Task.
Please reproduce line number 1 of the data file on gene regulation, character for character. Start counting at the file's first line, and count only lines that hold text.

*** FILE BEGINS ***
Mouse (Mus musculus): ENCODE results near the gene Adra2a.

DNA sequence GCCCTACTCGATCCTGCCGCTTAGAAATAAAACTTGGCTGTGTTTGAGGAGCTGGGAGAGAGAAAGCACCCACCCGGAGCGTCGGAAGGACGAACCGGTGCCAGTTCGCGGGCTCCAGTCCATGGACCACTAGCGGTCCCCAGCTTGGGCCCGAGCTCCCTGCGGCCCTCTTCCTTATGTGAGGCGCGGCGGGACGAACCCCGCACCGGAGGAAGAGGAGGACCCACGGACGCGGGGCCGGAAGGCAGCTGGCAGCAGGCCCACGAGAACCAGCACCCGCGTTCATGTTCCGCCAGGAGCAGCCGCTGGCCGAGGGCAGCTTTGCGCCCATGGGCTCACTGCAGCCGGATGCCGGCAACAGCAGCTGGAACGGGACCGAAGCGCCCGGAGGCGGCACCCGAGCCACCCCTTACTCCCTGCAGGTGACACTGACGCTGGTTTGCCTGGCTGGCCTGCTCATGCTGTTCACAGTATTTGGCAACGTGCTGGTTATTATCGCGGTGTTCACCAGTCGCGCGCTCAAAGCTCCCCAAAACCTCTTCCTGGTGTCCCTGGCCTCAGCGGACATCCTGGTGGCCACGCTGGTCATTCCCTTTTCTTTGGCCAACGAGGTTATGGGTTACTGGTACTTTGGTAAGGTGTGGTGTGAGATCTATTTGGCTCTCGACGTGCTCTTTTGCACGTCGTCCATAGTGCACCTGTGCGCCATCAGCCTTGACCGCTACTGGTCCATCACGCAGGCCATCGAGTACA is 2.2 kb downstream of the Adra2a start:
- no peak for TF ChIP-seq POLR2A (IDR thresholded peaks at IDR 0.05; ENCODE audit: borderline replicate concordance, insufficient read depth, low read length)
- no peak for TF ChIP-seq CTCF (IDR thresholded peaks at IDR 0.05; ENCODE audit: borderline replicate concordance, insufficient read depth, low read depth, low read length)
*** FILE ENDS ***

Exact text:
Mouse (Mus musculus): ENCODE results near the gene Adra2a.